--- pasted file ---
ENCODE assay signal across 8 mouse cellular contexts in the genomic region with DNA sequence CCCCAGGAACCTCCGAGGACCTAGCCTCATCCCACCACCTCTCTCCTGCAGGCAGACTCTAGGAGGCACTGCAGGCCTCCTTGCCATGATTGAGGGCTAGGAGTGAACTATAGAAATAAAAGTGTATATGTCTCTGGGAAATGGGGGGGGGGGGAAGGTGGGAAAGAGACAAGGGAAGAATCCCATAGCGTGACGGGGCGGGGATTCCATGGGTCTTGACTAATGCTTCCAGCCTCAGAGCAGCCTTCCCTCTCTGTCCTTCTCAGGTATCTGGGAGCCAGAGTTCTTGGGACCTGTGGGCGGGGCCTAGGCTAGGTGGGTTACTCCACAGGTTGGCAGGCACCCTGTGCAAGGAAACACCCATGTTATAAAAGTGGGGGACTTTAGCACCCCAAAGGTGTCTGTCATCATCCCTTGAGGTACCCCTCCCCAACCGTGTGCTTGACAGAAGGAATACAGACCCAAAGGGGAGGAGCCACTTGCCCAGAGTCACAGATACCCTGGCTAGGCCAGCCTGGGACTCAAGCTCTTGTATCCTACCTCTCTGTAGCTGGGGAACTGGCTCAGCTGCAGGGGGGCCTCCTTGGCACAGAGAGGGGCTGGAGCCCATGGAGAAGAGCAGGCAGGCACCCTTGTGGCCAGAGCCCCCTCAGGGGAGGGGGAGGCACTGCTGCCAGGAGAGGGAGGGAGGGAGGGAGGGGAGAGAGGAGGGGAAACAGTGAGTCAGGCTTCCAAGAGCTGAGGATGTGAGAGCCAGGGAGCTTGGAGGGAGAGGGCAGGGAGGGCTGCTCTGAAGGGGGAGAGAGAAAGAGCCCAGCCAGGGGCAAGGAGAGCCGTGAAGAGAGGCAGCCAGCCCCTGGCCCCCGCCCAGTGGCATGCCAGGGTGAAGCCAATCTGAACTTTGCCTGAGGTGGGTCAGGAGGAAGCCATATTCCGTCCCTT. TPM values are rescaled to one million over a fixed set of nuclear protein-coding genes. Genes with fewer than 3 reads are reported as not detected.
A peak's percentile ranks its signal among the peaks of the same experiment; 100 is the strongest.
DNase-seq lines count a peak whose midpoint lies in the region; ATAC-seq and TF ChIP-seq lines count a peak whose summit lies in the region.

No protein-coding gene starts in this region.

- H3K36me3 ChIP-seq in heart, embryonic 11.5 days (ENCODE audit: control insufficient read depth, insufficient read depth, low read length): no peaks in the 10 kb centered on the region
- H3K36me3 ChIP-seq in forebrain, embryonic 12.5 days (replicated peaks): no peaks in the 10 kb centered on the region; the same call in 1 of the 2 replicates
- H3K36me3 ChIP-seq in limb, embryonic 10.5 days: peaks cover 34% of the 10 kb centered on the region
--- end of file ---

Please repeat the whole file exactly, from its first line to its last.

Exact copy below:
ENCODE assay signal across 8 mouse cellular contexts in the genomic region with DNA sequence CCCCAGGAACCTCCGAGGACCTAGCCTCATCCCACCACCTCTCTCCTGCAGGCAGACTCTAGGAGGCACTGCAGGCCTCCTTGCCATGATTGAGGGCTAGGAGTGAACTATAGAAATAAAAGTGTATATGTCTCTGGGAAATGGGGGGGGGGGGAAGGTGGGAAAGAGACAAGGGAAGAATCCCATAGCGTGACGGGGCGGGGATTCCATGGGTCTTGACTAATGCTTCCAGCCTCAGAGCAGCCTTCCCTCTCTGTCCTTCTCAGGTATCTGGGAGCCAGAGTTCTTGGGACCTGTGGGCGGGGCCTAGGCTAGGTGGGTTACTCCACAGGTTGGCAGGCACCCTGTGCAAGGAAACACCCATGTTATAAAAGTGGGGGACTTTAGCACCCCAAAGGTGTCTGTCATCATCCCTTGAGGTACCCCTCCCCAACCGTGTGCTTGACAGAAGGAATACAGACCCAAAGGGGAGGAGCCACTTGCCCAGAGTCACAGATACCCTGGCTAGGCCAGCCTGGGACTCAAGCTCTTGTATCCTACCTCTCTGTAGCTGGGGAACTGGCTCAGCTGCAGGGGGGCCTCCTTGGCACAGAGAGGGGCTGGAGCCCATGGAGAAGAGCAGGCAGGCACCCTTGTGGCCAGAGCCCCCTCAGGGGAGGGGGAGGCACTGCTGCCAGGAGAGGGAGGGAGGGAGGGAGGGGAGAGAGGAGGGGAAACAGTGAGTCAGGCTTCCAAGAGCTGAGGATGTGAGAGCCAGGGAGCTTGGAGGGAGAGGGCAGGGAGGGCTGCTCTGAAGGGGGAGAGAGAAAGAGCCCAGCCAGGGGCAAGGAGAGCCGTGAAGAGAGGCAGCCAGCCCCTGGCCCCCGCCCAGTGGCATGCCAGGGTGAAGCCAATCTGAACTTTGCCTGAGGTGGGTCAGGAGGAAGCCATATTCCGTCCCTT. TPM values are rescaled to one million over a fixed set of nuclear protein-coding genes. Genes with fewer than 3 reads are reported as not detected.
A peak's percentile ranks its signal among the peaks of the same experiment; 100 is the strongest.
DNase-seq lines count a peak whose midpoint lies in the region; ATAC-seq and TF ChIP-seq lines count a peak whose summit lies in the region.

No protein-coding gene starts in this region.

- H3K36me3 ChIP-seq in heart, embryonic 11.5 days (ENCODE audit: control insufficient read depth, insufficient read depth, low read length): no peaks in the 10 kb centered on the region
- H3K36me3 ChIP-seq in forebrain, embryonic 12.5 days (replicated peaks): no peaks in the 10 kb centered on the region; the same call in 1 of the 2 replicates
- H3K36me3 ChIP-seq in limb, embryonic 10.5 days: peaks cover 34% of the 10 kb centered on the region